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We Asked DC’s Crisis-Management Team To Get us Out of an Escape Room

Could the former CIA analysts solve this fake-terror scenario?
HSEMA’s Tim Spriggs, Nicole Peckumn, Chris Rodriguez, and Chris White. Photograph of Escape Room by Evy Mages.

One recent evening at the Wharf, a couple of former CIA analysts were digging into a plate of crabcakes and some pepperoni flatbread. “When the world’s coming down around you, you need to be focused,” said Chris Rodriguez, who used to work at the Agency’s counterterrorism center. “While the District isn’t a war zone, we are dealing with serious issues and it’s important to have that mindset before, during, and after a crisis.” Across the table, onetime intelligence analyst Chris White nodded, along with a third man, former Army logistics expert Tim Spriggs.

When they aren’t enjoying fresh seafood, this impressively credentialed trio spends its time protecting DC with the city’s Homeland Security and Emergency Management Agency. (Rodriguez is director, Spriggs is acting deputy director, and White is assistant director of intelligence.)

What they do is serious business, but they’re also a surprisingly fun bunch, and for some reason they agreed to test their skills at a not-exactly-Langley-approved training facility: Georgetown’s Escape Room Live.

So after finishing off their dinner, the three men found themselves inside the escape room’s simulation of a scary scenario: Trapped aboard a subway car that’s been remotely hijacked, they had to solve a series of puzzles to stop the train and defuse a bomb. They managed to halt the subway pretty quickly (after asking for a couple of clues), but the explosive device proved more difficult. Time was running out, and they had no idea what to do.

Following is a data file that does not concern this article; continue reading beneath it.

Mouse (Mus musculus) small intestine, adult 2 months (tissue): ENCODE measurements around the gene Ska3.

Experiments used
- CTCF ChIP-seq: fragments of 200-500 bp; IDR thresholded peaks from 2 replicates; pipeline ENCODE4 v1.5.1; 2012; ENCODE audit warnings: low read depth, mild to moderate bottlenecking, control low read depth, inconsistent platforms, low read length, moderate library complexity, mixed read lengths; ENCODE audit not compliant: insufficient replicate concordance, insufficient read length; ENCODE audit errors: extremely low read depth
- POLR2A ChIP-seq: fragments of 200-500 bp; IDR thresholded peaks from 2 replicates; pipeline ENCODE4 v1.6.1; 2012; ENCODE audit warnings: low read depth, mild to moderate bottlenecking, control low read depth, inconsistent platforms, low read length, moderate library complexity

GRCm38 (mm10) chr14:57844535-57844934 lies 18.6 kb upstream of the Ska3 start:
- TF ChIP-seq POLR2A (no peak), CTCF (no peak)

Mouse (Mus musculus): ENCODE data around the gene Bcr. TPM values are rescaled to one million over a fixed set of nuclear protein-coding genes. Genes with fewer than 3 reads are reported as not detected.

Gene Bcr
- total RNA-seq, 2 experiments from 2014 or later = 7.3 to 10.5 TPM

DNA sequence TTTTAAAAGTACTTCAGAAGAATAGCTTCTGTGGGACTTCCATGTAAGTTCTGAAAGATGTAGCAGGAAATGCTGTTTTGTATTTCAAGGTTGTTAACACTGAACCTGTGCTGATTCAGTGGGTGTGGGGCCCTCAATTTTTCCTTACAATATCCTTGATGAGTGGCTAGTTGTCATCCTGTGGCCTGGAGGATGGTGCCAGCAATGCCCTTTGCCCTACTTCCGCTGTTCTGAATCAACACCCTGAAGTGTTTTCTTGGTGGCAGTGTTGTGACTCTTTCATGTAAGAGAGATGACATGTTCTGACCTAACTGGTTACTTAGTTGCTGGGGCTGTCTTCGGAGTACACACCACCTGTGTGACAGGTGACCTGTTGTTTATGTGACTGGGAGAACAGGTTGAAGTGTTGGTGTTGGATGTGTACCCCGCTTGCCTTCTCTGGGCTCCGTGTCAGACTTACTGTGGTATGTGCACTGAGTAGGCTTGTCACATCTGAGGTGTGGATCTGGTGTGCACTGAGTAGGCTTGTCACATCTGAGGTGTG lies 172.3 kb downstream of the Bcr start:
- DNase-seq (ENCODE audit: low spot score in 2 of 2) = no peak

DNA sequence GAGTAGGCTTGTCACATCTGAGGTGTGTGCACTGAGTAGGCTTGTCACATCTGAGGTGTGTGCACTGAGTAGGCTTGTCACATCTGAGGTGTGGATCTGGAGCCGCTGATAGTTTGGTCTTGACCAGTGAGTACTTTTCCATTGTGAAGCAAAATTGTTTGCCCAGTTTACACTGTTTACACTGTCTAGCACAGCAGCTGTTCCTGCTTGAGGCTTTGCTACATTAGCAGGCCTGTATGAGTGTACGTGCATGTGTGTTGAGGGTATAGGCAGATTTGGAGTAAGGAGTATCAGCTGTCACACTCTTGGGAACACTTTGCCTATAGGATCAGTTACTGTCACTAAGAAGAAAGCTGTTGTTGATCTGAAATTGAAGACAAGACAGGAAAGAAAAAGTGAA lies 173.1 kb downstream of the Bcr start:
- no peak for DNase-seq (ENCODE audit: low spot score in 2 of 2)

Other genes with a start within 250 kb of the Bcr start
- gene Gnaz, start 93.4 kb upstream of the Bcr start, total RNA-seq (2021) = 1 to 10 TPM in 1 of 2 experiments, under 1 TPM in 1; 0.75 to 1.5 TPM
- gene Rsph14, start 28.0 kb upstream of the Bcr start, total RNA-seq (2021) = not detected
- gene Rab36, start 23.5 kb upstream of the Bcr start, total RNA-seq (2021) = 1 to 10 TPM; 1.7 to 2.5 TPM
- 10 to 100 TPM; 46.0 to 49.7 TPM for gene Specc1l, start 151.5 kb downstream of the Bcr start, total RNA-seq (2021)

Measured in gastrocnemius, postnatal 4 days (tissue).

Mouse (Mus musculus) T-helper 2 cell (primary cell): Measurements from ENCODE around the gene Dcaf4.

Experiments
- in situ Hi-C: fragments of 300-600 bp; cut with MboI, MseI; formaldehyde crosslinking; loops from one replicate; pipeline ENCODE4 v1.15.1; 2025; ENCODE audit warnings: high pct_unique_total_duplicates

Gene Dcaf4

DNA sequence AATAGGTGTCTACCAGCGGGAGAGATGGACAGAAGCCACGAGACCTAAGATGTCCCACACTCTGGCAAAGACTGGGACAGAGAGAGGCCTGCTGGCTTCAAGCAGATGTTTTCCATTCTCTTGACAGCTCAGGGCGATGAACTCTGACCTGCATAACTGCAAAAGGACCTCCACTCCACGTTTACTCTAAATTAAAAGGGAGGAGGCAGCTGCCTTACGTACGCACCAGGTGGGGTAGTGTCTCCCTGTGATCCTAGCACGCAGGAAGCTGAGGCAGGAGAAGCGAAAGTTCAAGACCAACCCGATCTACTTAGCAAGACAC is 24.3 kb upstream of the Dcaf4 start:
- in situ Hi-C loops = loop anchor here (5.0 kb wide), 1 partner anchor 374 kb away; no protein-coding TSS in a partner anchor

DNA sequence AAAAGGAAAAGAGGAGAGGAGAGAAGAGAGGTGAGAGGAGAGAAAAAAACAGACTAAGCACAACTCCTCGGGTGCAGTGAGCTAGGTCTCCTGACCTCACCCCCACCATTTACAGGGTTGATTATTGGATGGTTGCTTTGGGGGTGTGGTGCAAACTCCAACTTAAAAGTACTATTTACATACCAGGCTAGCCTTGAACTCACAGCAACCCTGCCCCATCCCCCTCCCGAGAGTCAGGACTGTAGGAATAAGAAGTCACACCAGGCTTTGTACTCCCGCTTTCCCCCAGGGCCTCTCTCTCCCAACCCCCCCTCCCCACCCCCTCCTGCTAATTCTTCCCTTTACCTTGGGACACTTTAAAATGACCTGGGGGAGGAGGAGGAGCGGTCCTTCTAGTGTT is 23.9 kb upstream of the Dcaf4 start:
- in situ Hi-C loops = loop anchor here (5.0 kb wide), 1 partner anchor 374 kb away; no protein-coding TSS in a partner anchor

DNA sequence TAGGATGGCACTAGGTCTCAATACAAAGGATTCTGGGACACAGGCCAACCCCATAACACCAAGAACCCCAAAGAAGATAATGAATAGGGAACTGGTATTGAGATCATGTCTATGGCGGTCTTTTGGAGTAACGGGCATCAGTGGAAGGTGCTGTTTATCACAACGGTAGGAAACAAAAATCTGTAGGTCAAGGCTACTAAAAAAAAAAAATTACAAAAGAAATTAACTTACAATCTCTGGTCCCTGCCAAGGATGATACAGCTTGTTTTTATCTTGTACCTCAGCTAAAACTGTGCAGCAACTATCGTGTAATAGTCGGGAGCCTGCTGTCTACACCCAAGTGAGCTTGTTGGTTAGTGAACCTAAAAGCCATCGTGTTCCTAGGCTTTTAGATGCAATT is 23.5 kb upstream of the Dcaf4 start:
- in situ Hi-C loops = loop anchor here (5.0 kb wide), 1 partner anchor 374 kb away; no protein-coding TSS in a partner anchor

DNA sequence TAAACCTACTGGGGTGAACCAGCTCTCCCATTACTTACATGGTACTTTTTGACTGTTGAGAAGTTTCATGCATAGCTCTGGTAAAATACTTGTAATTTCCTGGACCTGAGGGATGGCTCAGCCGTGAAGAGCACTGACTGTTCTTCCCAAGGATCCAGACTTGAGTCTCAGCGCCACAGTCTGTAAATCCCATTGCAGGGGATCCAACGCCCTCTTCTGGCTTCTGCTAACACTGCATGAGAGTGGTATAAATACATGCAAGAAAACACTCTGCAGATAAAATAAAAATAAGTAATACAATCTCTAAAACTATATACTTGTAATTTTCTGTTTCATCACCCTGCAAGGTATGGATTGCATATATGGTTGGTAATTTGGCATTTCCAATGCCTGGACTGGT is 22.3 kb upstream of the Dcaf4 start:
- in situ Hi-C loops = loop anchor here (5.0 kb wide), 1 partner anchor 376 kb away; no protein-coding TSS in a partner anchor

In real life, they’d be far better prepared. A branch of the city government, HSEMA is in charge of coordinating the District’s response to a crisis: anticipating possible problems, keeping residents informed, and making sure the right responders are handling events as they unfold. “I enjoy operations because it’s a puzzle,” says Spriggs. “You just have to make it work.”

But those problem-solving skills were being sorely tested by the bomb situation. As the clock ticked down to ten seconds, the team was frantically rearranging wires, trying to find the configuration that would defuse the device. For the first time that evening, you could sense their anxiety.

Only about half of all teams manage to solve the puzzle, but just when time was about to run out, the HSEMA group finally figured it out. Two seconds were left. “Jack Bauer, CTU-style!” White said. The subway was saved.

After a few fist pumps and high-fives, the team left the escape room and headed back to reality. Spriggs immediately called into the office, and after some clipped chatter, he said he had to run. There was an apartment fire on Minnesota Avenue, and at least 20 people had to be evacuated.

This article appears in the August 2018 issue of Washingtonian.

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Jackson Knapp
Assistant Editor